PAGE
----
As outlined in Alex Hern’s Guardian piece, iOS 10.3 provides a death list for apps and games. Without updates, these products will all cease to work in iOS 11. You can find the list in Settings, by navigating to General > About > Apps. Of the 74 favourite/stored games I have on my iPhone, the following are currently listed as having no updates available:
Beat Sneak Bandit; Bit Pilot; Crazy Taxi; Critter Panic; Devil’s Attorney; Drop7; Drop Wizard; Flick Kick Field Goal; Flight Control; Forget-Me-Not; Gridrunner; I Am Level (which in some ways is the saddest entry in this list – here’s why); Infinight; LEX; Mikey Boots; Mikey Hooks; Mikey Shorts; Mini Motor Racing; Mos Speedrun; Osmos; Relic Rush; Ridiculous Fishing; Spell Sword; Strata; Trainyard; VVVVVV; Westbang; Zen Bound 2.
And that’s just the games on my iPhone. On my iPad, which has far more games stored, you can add: Active Soccer 2; Big Big Castle; Crazy Taxi; CRUSH; Darkside; DRM; ElectroMaster; Halcyon; Helix; HungryMaster; Magnetic Billiards; Minotaur Rescue; Minotron; Ms. Particle Man; Mutant Storm; Nightmare Cooperative; Puzzlejuice; QatQi; Reckless Racing HD; Sailor’s Dream; Slydris; Space Invaders Infinity Gene; Space Junk; Sprinkle Islands; Stealth Inc.; Sunburn!; Super Crossfire; Twelve A Dozen; Wave Trip; Wonderputt; World of Goo; Year Walk. That’s… a lot of games.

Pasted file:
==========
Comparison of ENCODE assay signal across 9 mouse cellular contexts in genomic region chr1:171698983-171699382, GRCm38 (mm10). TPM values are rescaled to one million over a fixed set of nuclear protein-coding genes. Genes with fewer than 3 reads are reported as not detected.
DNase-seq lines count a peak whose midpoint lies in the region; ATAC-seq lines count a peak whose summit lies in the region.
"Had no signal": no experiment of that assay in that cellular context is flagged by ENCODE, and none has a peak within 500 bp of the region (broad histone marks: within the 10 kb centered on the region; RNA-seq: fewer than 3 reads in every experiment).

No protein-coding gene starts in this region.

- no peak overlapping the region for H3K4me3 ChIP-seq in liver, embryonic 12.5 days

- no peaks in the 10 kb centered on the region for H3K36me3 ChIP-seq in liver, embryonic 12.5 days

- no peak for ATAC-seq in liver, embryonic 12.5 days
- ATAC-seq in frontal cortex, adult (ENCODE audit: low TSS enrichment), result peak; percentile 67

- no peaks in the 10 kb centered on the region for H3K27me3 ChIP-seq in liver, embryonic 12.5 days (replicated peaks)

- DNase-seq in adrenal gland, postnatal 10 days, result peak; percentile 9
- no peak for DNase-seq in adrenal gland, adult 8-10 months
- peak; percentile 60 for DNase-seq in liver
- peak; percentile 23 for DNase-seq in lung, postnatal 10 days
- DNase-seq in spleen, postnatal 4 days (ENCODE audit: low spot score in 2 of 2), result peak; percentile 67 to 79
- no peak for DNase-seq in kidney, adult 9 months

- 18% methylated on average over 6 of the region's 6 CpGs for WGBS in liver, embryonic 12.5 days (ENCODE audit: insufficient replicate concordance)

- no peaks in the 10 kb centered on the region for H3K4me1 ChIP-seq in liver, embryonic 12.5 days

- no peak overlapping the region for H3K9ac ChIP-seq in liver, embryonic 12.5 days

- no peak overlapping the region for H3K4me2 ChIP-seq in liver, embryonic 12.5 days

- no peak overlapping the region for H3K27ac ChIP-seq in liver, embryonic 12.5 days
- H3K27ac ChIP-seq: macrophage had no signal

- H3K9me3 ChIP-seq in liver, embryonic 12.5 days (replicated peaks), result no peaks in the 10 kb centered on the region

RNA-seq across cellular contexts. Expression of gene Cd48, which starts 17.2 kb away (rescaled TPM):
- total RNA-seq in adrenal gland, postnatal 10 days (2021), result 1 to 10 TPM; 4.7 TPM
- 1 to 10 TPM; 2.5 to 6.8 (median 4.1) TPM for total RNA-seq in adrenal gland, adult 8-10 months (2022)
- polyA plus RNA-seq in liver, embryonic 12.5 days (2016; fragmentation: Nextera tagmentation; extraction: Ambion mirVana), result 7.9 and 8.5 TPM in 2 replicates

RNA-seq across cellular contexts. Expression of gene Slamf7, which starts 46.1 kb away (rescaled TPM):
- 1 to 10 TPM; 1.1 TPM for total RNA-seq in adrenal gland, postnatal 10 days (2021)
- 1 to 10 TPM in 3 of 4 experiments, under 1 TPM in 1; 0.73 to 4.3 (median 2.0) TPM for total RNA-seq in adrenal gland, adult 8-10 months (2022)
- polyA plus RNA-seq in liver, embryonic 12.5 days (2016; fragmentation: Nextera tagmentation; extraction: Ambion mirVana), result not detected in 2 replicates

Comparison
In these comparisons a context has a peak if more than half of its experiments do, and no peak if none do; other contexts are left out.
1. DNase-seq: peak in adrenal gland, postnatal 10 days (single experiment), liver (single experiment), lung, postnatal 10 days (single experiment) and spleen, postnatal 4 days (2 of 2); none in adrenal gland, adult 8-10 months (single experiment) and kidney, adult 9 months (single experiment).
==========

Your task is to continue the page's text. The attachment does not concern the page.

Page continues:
There are still five months until iOS 11 drops, and some may be updated by then. VVVVVV’s author has confirmed to me that his game will be, as has Darkside’s. Mos Speedrun’s author readied a 64-bit build within a couple of days of me flagging the game as under threat on Twitter. Simogo is also aiming to make its games compatible. However, I also know several games on the above list definitely won’t be fixed – either because it’s impossible/not viable to, or because the creators would rather you grab sequels/follow-ups instead. Worryingly, several developers I’ve contacted weren’t aware there was even a problem with their apps.
This piece isn’t a criticism of Apple, note (although it would be good if the company would again politely nudge developers of apps in the firing line). We no longer live in a world where mobile games systems are a single unit, living for a finite time, and offering one generation of backwards compatibility if you’re lucky. Instead, mobile systems in the sense of smartphones and tablets are all about incremental upgrades. Things break all of the time, as OS upgrades cause issues with older software. But iOS 11 looks like it’s going to be a doozy, so you’d best come prepared.
I outlined how in a feature for Stuff a short while ago, which also explains the history of this particular transition, warnings Apple provided to developers, but also the sad reality that in many cases it’s simply not worth a developer’s time to update a game. So, again, welcome to gaming’s future – it’s not especially bothered about even its relatively recent past.